Saks Fifth Avenue CEO, Stephen Sadove
In the wake of Black Friday, Saks Fifth Avenue CEO Stephen Sadove made a stop in Richmond yesterday to rally his troops at Stony Point Fashion Park. Sadove makes a habit visiting various locations in the 45-store luxury chain. “I’m playing chief cheerleader,” he says, adding that his current string of store visits — including Chicago, Detroit and Raleigh — is a way of keeping in touch with how Saks fits in cities that are decidedly nothing like New York City. During his quick visit to River City, he took time to talk to Richmond magazine.
RM: So, this wasn’t a white-glove inspection of Stony Point’s Saks location was it?
SS: Absolutely not. They’ve got a lot on their plates, a lot going on. A lot of marketing programs and this was just a chance to understand how they’re approaching things.
RM: Saks fits in the luxury-retail sector, and do you find that people are more or less likely to come into a Saks store during tighter economic times?
SS: People love luxury brands. They like the experience. They like what’s on the runways, what’s on the Oscars. There’s a cultural phenomenon that people value brands, and people like the kinds of brands that we sell. When the recession hit, the luxury sector took a hit. Overnight, when you had the Lehman Bros. bankruptcy and you had the stock market crash, the high-end consumer said they didn’t feel wealthy whether they had a million dollars or $100 million. They didn’t feel wealthy, and they said they’d stopped shopping. They shopped their closet and pulled back. And the aspirational customer went away. You’ve seen that change dramatically. The higher-end consumer’s feeling much better about themselves and they’ve been shopping. So, the high-end customer is back.
RM: With your customers it seems to have more to do with perception of their own economic strength, as filtered through the economy.
SS: Even when tax rates go up or down, it’s more about how do they feel, and the perception is driven a lot by the Dow or S&P because they’re looking at their portfolio accounts. For example, people say if tax rates go up, it’s going to hurt the high-end consumer. It may or may not, because if the markets respond positively, that would be viewed as a positive by that consumer.
RM: When the customer’s level of consumer confidence rises or falls, does Saks adjust its strategy to reach that customer?
SS: Saks is about luxury. We’re a high-end player, but we’re about high-end and accessible luxury. One of the things that we did early on was to create a concept of good, better and best luxury. So you want to be luxury at multiple price points. For example, you may get fancier leathers, more embellishment, more hardware on a handbag. You might sell the same brand of a handbag at $500 or $1,500.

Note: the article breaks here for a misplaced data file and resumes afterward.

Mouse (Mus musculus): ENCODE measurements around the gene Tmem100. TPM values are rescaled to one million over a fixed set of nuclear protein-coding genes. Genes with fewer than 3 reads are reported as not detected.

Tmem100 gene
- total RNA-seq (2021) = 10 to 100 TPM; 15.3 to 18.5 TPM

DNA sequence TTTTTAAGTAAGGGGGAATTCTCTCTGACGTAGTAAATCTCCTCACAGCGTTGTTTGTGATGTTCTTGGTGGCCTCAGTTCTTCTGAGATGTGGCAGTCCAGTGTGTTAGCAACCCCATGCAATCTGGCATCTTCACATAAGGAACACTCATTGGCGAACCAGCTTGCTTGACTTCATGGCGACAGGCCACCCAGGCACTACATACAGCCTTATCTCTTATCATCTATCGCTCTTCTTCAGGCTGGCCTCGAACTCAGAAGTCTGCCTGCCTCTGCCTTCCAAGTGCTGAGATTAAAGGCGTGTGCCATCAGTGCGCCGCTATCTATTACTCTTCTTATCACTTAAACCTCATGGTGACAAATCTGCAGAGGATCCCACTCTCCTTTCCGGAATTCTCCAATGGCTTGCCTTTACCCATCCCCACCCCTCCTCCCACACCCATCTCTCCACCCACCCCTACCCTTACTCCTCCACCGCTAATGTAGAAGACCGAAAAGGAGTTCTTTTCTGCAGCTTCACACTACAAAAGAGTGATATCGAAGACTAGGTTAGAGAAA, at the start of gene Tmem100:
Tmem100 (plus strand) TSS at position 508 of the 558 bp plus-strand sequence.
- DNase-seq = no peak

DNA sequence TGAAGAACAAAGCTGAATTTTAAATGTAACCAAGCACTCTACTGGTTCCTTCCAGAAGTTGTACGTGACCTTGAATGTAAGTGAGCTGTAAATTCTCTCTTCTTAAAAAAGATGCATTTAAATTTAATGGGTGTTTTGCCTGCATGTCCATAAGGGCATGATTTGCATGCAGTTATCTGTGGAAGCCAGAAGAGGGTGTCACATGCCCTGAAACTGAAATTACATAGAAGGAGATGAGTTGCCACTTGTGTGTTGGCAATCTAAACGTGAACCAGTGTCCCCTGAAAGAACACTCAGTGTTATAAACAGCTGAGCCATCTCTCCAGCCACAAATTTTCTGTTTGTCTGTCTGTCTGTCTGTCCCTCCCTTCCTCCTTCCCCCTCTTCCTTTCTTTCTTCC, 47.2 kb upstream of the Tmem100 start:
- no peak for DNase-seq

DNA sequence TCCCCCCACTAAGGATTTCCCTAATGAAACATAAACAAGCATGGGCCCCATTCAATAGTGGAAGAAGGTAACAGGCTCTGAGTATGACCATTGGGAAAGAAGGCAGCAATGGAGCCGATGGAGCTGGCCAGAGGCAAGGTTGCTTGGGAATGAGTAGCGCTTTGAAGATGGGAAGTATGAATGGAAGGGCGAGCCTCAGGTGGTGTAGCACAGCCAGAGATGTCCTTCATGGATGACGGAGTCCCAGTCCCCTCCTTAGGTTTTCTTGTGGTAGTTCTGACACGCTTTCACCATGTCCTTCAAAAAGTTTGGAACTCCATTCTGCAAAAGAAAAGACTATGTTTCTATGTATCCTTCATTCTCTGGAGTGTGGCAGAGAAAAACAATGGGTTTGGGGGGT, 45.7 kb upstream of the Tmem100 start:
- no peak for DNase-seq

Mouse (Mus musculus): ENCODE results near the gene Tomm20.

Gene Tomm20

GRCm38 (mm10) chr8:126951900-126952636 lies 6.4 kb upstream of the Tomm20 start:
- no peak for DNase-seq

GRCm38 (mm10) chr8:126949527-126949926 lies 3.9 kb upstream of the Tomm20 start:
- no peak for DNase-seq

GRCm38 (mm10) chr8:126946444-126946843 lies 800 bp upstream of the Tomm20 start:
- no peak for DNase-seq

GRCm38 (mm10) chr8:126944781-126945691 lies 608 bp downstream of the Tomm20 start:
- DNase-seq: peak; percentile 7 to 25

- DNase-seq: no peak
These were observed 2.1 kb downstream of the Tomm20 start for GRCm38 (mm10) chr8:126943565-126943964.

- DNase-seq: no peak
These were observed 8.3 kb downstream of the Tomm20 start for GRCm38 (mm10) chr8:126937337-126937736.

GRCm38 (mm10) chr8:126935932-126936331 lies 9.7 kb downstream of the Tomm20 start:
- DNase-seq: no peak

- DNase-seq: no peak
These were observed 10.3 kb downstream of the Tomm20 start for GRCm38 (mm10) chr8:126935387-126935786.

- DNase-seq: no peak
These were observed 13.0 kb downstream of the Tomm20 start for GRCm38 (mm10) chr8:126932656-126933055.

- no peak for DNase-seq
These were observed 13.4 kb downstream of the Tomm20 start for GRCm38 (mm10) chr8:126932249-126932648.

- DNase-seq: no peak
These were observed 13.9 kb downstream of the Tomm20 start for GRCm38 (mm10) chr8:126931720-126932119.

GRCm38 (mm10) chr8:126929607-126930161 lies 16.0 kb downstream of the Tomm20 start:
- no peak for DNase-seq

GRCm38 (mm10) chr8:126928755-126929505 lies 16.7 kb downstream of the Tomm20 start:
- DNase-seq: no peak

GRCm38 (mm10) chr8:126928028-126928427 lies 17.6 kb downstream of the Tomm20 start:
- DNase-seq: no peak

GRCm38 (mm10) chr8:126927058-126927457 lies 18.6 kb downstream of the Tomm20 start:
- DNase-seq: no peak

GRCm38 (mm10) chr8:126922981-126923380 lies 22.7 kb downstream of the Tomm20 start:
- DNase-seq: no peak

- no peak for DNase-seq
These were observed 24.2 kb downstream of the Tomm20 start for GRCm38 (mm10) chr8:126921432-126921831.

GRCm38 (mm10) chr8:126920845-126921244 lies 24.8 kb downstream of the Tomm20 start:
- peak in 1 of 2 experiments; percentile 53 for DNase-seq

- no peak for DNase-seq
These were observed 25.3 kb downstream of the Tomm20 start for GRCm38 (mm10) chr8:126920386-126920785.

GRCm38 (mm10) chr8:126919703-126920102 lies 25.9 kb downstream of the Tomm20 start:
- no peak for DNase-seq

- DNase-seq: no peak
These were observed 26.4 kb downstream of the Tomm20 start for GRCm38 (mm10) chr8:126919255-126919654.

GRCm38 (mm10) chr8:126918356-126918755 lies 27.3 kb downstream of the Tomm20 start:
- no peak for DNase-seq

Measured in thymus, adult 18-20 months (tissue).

RM: In being a luxury retailer, do you have a problem that some consumers perhaps don’t see you as accessible for their pocketbooks?
SS: That’s one of the things we want to do is to make people understand that we’re not just for the very rich, that we are more accessible. One of the reasons we participated in a television show on NBC last season called Fashion Star was to show that we are more accessible. I think one of the reasons that Target and Neiman Marcus are doing a promotion together right now is to show that Neiman Marcus is a little more accessible and not just for the very rich. I’m assuming that’s their strategy. So, if you walk the floors [in our stores] you’ll find that the items aren’t just for the very wealthy.
RM: How has Richmond fared so far as a market for Saks?
SS: I think Richmond’s a very nice market. It’s not a large store. It’s more of a “home-town” store. We have a very strong local client base, a very loyal client base. The store’s performing very nicely.
RM: How do you measure loyalty?
SS: We look at one-time users, two-time users and so on. We have a loyalty program called Saks First. We’ll look at the percentage of customers in that program, who tend to be the higher spending consumers.
RM: Local marketing is a keen focus for you. What exactly does that mean for a place like Richmond?
SS: Every market is different, and we’re very much about being a part of the local community. We do a lot with local charities. We do a lot of involvement with what’s important to our customers. And what’s important in one city is going to be very different in another city. And a result of it was that we shifted a lot of our marketing dollars from a national basis to a local basis.
RM: Judging from how a certain store performs in sales, can you gauge how fashion-forward a certain place like Richmond compares, say, to New York City?
SS: This is a younger, contemporary market. It’s a fashion-forward market.
RM: You describe the Richmond Saks as a “home-town” store. Does that fact challenge you somehow to offer a different level of service here than you might in a bigger market?
SS: Service is critical in every store. We measure service scores and do anonymous survey testing in every store. It’s important. And this store happens to be one of our best service scores in the country. So, you have a very high level of service. I mean, there are only two reasons why someone shops in one of our stores: it’s product and service. You can buy most of the products we sell somewhere — on the Internet or a competitor’s store. So, it’s about the service, the relationship that differentiates Saks from somebody else.